Alone In Public

We spent some time in a small berg in Eastern Washington the other day, picking the day that was both the hottest day of the year AND the most-crowded day of the year in that berg.  The effect 11 degrees Fahrenheit can have on one’s ability to throttle age or odor-related epithets in a crowd is REAL, folks.  And having a very curious toddler weaving across foot traffic into ANOTHER store selling kettle corn… WHO NEEDS THIS MUCH KETTLE CORN… compounds one’s calm demeanor, even when your dopamine levels should be up.

I don’t know if I have ever had a real panic attack.  I feel like I’ve teetered on the edge a few times, and frankly I am over-tired of people who act like my need to excuse myself from cacophonous areas and tightly-packed rooms is a weakness.  I am grown up.  I am an adult.  There are some times I can totally tough it out.  And other times I have nothing to prove to a small store full of strangers, none of us making eye contact, while a 3 year-old yanks porcelain figures off the “DO NOT TOUCH EVEN THOUGH THIS IS AT TODDLER LEVEL” display.  And as my head filled with white noise and people seemed to gear-down from “sloooow” to “barely moving,” I had to get out.  The medical term is “get the fuck out right now.”

The feeling of being stuck is bad enough for me to deal with.  There’s something about being penned-in that bothers me greatly, even though I can see there’s NOTHING dangerous happening.  I think more it’s the fact that I look at people’s faces and they seem to be totally unaffected by the mass they have created.  Same thing in traffic.  I know, I’m part of the mass, but why isn’t anybody moving?  Why aren’t we moving a little more quickly, even a half-step more? Add to that a kid who is eye-to-butt with a lot of people and is touching things he’s not supposed to only because we’ve made a horrible choice to come into the Crystal Solitude retail outlet, and how about I just scream and run out with my kid over my shoulder like the dam burst?  Because that seems more rational than the 8 minute route we’re taking to the exit.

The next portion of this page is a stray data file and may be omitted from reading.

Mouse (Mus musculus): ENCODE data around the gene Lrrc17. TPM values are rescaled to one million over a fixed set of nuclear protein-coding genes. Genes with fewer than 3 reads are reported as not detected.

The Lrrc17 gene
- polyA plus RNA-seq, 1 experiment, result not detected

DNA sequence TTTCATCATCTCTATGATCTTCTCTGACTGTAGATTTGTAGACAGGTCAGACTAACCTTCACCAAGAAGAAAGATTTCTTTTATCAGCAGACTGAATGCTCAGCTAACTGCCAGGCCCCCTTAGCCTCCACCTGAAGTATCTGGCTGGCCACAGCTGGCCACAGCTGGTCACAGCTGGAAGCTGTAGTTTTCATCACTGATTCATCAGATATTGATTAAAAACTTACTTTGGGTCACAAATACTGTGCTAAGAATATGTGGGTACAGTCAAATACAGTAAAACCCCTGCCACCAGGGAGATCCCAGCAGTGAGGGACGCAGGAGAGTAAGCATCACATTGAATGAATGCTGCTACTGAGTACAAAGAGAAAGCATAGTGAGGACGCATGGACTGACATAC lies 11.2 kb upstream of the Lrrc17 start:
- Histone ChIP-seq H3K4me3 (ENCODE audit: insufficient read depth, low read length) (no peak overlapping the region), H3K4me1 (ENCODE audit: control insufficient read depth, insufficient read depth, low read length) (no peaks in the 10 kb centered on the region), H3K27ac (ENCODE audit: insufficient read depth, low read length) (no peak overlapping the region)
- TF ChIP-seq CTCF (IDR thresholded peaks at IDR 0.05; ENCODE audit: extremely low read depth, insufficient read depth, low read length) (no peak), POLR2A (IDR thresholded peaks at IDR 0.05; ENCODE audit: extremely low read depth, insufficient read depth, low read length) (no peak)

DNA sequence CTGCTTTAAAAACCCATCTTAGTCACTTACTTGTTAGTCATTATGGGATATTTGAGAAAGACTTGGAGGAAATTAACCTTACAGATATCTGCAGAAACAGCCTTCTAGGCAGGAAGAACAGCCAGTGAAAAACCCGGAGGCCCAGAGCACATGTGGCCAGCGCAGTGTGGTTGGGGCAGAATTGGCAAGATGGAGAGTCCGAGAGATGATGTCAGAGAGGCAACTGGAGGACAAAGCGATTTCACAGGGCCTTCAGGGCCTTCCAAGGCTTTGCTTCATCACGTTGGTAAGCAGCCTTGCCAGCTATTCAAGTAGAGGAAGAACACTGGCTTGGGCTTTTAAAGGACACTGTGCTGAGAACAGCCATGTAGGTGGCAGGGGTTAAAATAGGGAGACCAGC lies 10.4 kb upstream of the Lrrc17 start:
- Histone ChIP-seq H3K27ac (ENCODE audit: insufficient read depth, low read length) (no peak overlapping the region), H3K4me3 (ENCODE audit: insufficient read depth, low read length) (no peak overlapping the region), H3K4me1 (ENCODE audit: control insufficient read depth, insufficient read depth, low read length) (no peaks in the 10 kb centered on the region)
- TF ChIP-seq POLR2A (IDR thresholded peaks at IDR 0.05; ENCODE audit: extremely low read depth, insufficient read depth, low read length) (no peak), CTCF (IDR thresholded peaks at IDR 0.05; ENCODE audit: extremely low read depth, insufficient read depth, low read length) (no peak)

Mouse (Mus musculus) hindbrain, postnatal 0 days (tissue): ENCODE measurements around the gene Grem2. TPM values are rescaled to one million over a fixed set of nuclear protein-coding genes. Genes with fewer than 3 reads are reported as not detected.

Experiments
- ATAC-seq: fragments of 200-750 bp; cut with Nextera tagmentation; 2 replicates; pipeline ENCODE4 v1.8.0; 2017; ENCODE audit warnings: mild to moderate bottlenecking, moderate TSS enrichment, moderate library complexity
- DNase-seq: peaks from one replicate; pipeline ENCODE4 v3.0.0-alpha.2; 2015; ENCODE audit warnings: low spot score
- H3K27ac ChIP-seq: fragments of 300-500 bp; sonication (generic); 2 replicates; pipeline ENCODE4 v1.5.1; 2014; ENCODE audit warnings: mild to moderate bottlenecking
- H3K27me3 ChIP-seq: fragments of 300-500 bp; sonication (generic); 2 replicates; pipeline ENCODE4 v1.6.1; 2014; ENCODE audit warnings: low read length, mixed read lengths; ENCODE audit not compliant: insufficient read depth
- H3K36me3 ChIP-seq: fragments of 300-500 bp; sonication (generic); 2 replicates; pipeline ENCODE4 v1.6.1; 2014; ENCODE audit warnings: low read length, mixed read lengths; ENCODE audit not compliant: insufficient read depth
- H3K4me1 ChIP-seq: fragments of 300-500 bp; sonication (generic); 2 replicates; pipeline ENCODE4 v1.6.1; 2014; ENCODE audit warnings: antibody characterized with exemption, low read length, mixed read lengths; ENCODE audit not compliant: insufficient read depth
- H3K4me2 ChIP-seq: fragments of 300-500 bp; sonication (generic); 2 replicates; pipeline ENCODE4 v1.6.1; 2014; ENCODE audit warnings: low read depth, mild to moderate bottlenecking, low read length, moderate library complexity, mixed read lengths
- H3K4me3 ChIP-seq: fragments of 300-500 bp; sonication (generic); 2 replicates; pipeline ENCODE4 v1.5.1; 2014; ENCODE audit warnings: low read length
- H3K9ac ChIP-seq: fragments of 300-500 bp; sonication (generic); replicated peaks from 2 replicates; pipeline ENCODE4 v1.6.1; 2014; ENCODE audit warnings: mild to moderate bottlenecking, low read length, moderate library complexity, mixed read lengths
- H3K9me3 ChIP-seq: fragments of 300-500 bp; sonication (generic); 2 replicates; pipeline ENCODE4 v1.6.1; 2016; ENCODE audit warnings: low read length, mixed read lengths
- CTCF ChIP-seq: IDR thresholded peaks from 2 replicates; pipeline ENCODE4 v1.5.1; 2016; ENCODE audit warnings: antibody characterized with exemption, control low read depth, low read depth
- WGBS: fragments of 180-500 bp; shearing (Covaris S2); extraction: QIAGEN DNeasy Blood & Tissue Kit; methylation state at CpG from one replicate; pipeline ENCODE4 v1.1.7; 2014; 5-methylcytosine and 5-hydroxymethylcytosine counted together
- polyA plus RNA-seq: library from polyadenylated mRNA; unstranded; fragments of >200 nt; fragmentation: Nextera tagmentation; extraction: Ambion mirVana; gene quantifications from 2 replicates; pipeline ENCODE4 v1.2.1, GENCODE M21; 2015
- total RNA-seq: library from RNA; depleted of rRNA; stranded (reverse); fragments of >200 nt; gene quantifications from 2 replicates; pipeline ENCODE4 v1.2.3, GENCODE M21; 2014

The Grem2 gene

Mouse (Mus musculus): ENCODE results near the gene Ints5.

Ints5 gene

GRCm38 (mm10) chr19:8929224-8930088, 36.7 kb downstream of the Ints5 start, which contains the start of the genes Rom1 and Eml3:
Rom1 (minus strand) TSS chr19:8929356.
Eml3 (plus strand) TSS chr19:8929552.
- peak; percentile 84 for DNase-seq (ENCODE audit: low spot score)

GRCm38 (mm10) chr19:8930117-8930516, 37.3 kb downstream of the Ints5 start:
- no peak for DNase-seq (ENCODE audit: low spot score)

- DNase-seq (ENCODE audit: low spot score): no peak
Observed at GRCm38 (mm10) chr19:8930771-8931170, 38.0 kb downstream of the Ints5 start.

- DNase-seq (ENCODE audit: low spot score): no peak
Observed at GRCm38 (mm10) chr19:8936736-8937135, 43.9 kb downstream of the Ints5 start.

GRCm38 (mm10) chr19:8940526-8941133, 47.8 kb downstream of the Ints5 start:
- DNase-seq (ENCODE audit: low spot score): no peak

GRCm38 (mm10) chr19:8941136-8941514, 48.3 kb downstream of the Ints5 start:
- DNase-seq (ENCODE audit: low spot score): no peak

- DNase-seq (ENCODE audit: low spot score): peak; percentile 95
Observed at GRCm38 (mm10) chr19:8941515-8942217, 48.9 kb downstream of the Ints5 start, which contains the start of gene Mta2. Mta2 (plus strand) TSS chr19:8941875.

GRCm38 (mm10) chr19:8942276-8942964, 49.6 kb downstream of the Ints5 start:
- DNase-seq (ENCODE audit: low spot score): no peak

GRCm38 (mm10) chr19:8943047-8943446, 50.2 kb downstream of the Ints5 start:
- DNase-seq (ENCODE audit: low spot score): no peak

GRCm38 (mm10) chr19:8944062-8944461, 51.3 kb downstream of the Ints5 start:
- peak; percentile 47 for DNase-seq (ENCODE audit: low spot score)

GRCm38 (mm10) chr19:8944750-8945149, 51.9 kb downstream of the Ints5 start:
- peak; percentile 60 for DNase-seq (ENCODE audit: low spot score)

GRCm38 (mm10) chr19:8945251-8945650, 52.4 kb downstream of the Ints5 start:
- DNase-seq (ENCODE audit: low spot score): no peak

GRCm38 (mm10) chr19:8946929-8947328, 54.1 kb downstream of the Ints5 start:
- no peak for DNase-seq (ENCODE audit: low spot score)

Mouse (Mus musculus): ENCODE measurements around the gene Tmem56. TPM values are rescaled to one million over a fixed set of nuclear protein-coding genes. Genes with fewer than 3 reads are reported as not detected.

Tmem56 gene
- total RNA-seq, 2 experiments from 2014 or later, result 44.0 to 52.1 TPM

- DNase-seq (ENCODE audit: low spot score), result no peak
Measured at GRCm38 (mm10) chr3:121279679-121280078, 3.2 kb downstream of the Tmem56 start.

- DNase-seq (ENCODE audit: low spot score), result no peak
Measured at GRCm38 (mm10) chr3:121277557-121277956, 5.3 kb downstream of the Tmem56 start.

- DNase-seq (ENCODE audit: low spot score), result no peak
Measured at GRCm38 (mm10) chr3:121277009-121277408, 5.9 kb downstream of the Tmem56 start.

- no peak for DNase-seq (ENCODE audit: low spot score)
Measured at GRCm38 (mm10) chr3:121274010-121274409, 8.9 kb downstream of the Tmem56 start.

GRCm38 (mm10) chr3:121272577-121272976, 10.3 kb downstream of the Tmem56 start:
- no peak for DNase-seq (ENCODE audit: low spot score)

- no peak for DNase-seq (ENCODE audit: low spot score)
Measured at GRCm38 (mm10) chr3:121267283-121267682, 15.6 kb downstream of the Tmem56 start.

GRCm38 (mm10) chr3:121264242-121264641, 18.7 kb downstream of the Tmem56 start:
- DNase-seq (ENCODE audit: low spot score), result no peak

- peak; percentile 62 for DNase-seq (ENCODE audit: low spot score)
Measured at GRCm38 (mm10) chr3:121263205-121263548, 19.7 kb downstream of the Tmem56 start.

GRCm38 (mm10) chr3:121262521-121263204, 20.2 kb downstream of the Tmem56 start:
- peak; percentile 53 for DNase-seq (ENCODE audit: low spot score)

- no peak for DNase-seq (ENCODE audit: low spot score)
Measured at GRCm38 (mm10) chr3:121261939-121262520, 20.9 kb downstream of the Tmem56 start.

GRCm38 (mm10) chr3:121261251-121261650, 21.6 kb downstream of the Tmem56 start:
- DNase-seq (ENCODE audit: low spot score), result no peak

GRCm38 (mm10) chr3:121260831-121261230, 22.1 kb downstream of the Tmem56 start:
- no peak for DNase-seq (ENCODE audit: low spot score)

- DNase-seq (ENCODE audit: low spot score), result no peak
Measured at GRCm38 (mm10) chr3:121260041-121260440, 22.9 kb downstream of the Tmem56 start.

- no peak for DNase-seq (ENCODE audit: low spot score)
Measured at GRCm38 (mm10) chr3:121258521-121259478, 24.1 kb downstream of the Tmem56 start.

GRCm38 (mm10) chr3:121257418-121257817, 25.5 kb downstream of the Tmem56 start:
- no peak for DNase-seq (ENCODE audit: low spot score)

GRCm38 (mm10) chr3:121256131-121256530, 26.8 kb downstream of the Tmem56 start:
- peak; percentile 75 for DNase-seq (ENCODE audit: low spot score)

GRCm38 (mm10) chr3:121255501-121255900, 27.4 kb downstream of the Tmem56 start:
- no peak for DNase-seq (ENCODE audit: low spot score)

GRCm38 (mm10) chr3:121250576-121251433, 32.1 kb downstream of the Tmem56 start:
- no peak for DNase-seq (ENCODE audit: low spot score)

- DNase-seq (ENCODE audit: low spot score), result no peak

My real issue with this is that my need to loosen up my bounds is looked upon like some personality disorder.  For some reason, be it that I don’t like crowds that cannot move properly, or I am an Aquarius and can only take some much of being surrounded, or because I’m somewhat neurotic about keeping my kid from side-arming a $395 ceramic Halloween Gnome across the room, my “must have space” need gets the stink eye from  people.  And with our society slowing down thanks to technology (I am advocating a roped-off area for all publicly-standing texters) it’s only going to get worse.  But not for me

I am making a pledge right now that I will be more vocal about people slowing things down, walking the wrong way, leaving their grocery carts unattended, staring at their phones, being rude, and in general, acting like they are alone in public.  Because that sounds lovely, and if I can’t have it, everybody won’t.

About Geoff Lott

Geoff Lott is a "thinking person's comedian" as much as a "drinking person's comedian." Born and raised near Seattle, his writing and comedy is Cloudy with a Chance of Hope. Less offensive than your average nightly news program, Geoff is opinionated with intent, and a rebel without a clause. A comedian, actor, dad, husband, co-worker, weirdo, and great friend, Geoff Lott has a sense of humor like a sommelier's sense of smell; aged well, with a hint of dark chocolate, Irish whiskey, and leather. Credits and press kit available upon request!
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